(Please note that some new information has entered into the discussion since this blog was first published. First, the yoga reformer and modifications advocate mentioned in the article, Dr. Roger Cole, left an illuminating comment after this post. In his comment, Dr. Cole explains that he was never actually interviewed for this article, nor was his colleague, the Yoga Journal medical editor, Dr. Timothy McCall. Dr. McCall has written a thorough response to this article, in which he clarifies his position on headstands. You may want to take a moment to read what he has to say here.)
Let me begin by saying that the subject of the article is important—important enough to deserve better treatment than the Times story gave it. Everyone in the yoga community should be thinking about how to identify, assess, and mitigate the risk of injury. This article does its readers a disservice, however, by focusing on old studies and statistics, cherry-picking sources, and relying more heavily on anecdote and opinion than research. It also does something more insidious—it adopts an alarmist tone to foment controversy that will boost readership and book sales. This specious treatment distorts the perception of risk, polarizes the conversation, and diverts attention away from rational scrutiny.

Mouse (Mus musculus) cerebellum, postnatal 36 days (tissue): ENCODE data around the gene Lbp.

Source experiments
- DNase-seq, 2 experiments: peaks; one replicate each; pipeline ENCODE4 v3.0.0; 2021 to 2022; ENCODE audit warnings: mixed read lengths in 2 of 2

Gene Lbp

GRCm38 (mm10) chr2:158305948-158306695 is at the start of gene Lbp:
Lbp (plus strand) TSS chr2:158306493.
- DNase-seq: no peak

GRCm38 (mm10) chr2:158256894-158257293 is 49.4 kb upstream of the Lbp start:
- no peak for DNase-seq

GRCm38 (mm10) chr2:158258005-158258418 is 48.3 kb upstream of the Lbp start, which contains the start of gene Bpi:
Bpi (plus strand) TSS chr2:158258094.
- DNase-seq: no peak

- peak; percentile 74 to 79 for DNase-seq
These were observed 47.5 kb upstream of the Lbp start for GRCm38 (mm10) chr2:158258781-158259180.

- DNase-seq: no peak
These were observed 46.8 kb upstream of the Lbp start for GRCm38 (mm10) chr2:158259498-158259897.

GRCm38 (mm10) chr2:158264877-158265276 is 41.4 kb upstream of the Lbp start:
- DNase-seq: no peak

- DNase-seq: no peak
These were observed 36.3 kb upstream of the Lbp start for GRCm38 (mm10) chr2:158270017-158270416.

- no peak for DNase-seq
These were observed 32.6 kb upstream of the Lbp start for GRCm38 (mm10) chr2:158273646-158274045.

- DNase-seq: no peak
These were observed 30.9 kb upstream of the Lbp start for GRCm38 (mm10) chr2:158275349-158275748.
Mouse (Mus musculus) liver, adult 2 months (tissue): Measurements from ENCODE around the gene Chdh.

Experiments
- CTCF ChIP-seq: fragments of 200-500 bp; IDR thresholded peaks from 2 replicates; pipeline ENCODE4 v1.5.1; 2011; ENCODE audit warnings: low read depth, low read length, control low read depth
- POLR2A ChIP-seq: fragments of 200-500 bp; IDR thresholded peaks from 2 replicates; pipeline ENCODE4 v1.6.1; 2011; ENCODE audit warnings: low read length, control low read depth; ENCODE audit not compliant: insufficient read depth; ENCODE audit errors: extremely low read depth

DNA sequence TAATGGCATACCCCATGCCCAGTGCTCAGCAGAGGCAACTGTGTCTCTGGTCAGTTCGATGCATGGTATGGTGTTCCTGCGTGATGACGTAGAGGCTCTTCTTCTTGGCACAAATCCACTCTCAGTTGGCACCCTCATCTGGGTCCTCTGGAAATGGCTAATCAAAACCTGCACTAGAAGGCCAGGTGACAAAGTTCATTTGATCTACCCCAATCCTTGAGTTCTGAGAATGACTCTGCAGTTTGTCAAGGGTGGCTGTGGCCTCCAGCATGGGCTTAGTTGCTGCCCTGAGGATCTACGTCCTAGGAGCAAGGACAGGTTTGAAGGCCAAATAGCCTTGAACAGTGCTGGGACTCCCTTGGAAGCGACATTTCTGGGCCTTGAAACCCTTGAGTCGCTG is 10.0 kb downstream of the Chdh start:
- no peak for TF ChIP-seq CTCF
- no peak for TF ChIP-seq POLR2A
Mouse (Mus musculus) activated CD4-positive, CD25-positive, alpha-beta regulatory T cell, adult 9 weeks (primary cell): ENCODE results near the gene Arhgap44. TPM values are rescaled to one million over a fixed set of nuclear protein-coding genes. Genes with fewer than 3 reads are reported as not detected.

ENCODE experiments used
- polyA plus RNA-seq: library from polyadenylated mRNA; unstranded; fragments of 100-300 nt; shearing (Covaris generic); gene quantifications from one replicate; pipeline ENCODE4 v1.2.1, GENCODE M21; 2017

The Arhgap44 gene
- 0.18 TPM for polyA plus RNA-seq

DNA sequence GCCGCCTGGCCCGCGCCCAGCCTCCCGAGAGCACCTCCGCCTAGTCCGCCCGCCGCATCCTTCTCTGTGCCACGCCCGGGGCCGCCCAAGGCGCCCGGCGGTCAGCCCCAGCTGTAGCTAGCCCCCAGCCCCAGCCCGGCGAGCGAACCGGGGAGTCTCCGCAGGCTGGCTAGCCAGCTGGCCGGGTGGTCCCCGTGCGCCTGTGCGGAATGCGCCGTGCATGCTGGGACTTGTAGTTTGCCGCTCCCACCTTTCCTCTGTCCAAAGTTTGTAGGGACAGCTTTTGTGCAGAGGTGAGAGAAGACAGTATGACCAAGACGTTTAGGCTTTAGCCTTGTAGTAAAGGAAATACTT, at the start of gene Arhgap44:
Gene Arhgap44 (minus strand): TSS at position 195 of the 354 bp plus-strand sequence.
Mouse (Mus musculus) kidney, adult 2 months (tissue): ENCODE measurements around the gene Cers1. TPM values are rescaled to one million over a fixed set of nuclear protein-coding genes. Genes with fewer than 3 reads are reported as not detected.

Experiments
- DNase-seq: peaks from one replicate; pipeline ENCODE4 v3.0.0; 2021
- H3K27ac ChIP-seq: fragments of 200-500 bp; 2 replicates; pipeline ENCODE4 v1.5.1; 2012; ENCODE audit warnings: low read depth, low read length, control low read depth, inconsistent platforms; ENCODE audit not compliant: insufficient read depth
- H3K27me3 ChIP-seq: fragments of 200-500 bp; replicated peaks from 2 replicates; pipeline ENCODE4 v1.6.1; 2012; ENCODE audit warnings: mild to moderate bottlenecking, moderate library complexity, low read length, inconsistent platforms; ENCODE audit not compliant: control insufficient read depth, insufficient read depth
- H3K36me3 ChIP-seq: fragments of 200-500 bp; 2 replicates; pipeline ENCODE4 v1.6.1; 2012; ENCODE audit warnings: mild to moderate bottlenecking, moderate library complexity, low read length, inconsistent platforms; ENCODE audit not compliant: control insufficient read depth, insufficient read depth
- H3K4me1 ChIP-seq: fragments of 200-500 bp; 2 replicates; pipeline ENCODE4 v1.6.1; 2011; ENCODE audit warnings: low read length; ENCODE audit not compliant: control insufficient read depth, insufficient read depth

The first thing that struck me about the piece was its negative and sensationalist title, which juxtaposes yoga and wreck to shock us. Word choice matters, and wreck is a strong word that implies irreparable damage and catastrophic loss. The title exploits this association to get us to read the article. The title could have been Yoga May Not Be As Safe As You Think or (perhaps more accurately) Old Research and Select Anecdotes Suggest Yoga is Not Perfect. Those titles would have been more appropriate given the nature of the story, but measured words like that would not have sent the article to the top of the Most Emailed list.